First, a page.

The Briefly for July 11, 2019 – The “Poison Ivy is Growing All Over the City” Edition

Photos and highlights from the USWNT’s ticker-tape parade, Citi Bike is failing NYers of color and the poor, WORD’s summer reading list, and more in today’s daily NYC news digest

Here’s an overview of where the Queens DA race is at the moment. (amNY)

The governor has a bill on his desk that can end the Cabán/Katz election lawsuit. Why hasn’t he signed it? (NY Times)

The state passed rent reform, but that’s no reason to let your guard down. Here are four new ways that landlords will try to raise your rent. (Gothamist)

The city started to make good on a promise made 15 years ago to bring a park to Downtown Brooklyn. The first portion of Willoughby Square Park is open to the public on the corner of Gold and Duffield. (Curbed)

Can you identify poison ivy? No? Here’s a primer, since apparently, it grows all over the city. (Gothamist)

The oldest 13 restaurants in NYC. (Untapped Cities)

Adda, Atomix, and Kopitiam are now on Eater’s best new restaurants in America list. (Eater)

Photos from the World Cup USWNT Parade. (amNY)

Team captain Megan Rapinoe’s speech was full of hope and ended with a truism: “New York City, you’re the motherfucking best!” (Huff Post)

The glorious signs at the parade. (Huff Post)

If you’ve still got soccer fever, here’s a list of new or soon-to-be-built soccer fields across the city. (Localize Labs)

A history of ticker-tape parades. (6sqft)

RIP Michael Seidenberg, owner of Brazenhead Books, an Upper West Side speakeasy bookstore that held late-night salons. (Untapped Cities)

Congrats are in store to the first Trailblazers Awards from the Brooklyn Cannabiz Collective, honoring people of color who are pioneers in the cannabis industry. (Brooklyn Paper)

What’s on your summer reading list? Here’s an offering from WORD Bookstore. (Brooklyn Based)

The city announced a decrease in the size of the community jails planned as a replacement for Rikers Island. (amNY)

Activists disrupted the meetings to shout down Deputy Director of the Mayor’s Office of Criminal Justice Dana Kaplan’s testimony. (Patch)

MAMACHA café was known for it’s CBD infused drinks, snacks, and soft-serve ice cream. Unsurprisingly, it closed the same day the city’s CBD-food and drink ban was put into place. (Bedford + Bowery)

A new contract agreement between pre-K teachers and the city will bring them one step closer to pay parity with the rest of the city’s teachers, bumping up the salaries of some Community Based Organization (CBO) teachers by $20,000. (Brooklyn Daily Eagle)

Dave Chappelle is Dave Chappelle, even when he’s on Broadway. Of course, he’s gonna stir up some controversy. (BrooklynVegan)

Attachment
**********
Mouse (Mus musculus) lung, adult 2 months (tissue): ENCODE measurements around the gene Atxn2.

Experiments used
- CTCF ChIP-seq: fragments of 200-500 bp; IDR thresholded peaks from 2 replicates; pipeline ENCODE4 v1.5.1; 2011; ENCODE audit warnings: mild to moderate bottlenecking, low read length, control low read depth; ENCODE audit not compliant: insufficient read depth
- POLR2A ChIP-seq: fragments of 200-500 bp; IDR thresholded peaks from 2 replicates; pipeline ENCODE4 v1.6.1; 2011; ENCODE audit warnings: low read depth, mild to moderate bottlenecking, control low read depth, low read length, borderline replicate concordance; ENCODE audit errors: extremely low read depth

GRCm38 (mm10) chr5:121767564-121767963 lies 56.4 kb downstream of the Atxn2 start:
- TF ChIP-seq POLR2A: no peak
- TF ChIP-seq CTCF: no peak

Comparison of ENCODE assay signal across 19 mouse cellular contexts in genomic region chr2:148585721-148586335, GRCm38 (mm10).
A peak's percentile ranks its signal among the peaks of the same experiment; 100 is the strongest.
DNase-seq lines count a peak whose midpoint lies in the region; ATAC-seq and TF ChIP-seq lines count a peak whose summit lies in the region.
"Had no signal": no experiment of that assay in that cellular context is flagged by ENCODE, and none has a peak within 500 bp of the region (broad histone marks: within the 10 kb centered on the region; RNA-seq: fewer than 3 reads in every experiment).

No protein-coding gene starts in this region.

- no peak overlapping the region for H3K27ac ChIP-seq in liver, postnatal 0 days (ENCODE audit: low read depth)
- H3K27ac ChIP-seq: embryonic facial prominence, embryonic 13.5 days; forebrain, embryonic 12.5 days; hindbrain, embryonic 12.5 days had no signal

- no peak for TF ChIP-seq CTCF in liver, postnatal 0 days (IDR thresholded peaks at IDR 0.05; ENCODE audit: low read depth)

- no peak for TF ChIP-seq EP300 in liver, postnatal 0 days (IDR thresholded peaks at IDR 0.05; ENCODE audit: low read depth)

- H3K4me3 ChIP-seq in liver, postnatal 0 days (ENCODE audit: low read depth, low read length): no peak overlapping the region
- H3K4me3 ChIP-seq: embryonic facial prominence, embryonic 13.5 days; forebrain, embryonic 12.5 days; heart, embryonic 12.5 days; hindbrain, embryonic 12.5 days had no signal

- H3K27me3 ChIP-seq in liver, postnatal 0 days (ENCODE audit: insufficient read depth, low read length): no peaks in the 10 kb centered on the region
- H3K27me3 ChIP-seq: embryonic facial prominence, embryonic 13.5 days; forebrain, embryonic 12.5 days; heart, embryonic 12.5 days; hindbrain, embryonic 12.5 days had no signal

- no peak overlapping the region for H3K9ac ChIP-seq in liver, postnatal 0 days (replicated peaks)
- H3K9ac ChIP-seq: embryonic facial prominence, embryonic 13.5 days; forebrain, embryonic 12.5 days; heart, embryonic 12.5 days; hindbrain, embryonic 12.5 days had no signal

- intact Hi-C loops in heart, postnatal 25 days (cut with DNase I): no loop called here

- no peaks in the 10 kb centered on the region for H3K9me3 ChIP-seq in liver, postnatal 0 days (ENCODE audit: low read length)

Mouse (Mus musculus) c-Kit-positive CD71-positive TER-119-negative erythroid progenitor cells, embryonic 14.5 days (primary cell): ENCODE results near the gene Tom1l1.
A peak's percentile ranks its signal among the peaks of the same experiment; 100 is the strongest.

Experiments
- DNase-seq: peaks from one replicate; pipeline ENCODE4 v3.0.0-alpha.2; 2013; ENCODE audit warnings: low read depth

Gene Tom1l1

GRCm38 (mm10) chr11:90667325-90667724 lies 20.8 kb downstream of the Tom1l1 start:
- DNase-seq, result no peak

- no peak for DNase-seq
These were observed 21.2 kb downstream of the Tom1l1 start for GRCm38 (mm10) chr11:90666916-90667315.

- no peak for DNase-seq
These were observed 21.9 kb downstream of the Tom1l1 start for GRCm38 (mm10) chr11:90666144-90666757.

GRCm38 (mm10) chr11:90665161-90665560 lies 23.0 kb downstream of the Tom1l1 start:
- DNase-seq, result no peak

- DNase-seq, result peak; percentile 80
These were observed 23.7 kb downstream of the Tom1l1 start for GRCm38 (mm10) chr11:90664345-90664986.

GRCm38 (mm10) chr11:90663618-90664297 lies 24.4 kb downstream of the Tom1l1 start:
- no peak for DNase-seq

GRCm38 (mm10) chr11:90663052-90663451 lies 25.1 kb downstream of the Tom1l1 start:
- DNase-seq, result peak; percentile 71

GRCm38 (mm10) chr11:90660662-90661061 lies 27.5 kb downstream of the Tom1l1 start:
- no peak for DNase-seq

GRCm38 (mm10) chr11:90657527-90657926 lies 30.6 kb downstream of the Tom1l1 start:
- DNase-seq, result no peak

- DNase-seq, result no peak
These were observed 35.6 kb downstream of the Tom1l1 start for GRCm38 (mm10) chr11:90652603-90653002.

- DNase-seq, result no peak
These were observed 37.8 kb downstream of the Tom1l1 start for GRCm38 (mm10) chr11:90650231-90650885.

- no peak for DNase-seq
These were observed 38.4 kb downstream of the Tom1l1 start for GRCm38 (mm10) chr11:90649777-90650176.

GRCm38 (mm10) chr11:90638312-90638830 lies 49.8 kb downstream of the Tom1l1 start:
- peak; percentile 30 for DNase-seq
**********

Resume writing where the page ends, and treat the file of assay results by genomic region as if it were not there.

A new report shows that Citi Bike is failing to include New Yorkers of color and the poor. The median household income of people who lives close to a Citi Bike dock is $90,400, while the median household income of someone is $54,700. The report calls for Citi Bike to expand into 11 specific neighborhoods with “high social vulnerability.” (Curbed)

Camp Junior, named for Lesandro “Junior” Guzman-Feliz, is open this summer after a two-year renovation. The camp is open for 9-to-13-year-olds from neighborhoods in the Bronx with a risk of gang activity. (Patch)

Dean & Deluca owes small businesses hundreds of thousands of dollars for providing the chain with cookies, bread, pastries, and etc and will be closing stores in an attempt to stay in business. (NY Times)

This year’s Summer Streets dates have been announced. Get ready to take over Park Ave on three Sundays in August. (Viewing NYC)

The Studio Museum in Harlem’s artist-in-residence program has selected this year’s artists. E, Jane, Elliot Reed, and Naudline Pierre. The group show from the previous cohort is up at MoMA PS1, which will also host next year’s edition. (NY Times)

How to spend a day in the Rockaways. (NY Times)

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The Briefly for July 2, 2019 – The “One of the Worst Run Big Cities in America!” Edition

The CBD ban is kind-of in effect, the 14th St busway lawsuit gets pushback, the best lunch spots in Midtown East, the Seamless controversy, and more in today’s daily NYC news digest.

Start putting your July 4th travel plans together, even if you’re not planning on leaving the city, because subways, streets, buses, and ferries will all be affected by holiday changes. (Curbed)

Congrats to presidential candidate and sometimes-in-NYC mayor Bill de Blasio. New York City is one of the worst run big cities in America! (Patch)

After the Shalimar Diner closed in November, a Facebook group called “Save the Shalimar Diner” wanted to… you know, save the Shalimar Diner. Cue 1986 Met Lenny Dykstra, who is (kind of) saving it by moving the whole thing to Long Island. (Untapped Cities)

Construction debris fell from the 12th story of a nearby apartment building still being finished through the roof of Mission Delores, the popular Park Slope bar, on Sunday, seriously injuring a woman who was in the bar. Mission Delores is closed until further notice and the woman who was struck is breathing with the assistance of a tube at Brooklyn Methodist Hospital. (Eater)

8 new outdoor art installations for July. (Untapped Cities)

Dante de Blasio wrote an op-ed in today’s USA Today about “the talk” his father had with him about dealing with the police that was mentioned in last week’s presidential primary debate. The head of the Police Benevolent Associaton called the mayor’s remarks “shameful.” (USA Today)

Eater wanted to know if L&B Spumoni Garden is still good. Turns out it is! (Eater)

The city is nearly doubling its monetary support for the LGBT community with funding for Trans Equity Programs, LGBT community services, and LGBT inclusive curriculums in public schools. (6sqft)